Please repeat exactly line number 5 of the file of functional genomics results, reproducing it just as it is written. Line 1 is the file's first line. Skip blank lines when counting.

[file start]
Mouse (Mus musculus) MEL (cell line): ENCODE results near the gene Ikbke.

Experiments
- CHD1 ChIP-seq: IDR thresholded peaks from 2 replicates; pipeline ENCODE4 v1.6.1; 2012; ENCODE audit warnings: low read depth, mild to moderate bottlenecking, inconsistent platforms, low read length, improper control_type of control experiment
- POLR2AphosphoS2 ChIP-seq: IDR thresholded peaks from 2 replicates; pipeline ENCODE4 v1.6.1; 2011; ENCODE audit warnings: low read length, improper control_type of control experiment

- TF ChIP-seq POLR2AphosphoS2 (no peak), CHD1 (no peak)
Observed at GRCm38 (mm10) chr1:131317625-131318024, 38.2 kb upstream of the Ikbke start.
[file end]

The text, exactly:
- TF ChIP-seq POLR2AphosphoS2 (no peak), CHD1 (no peak)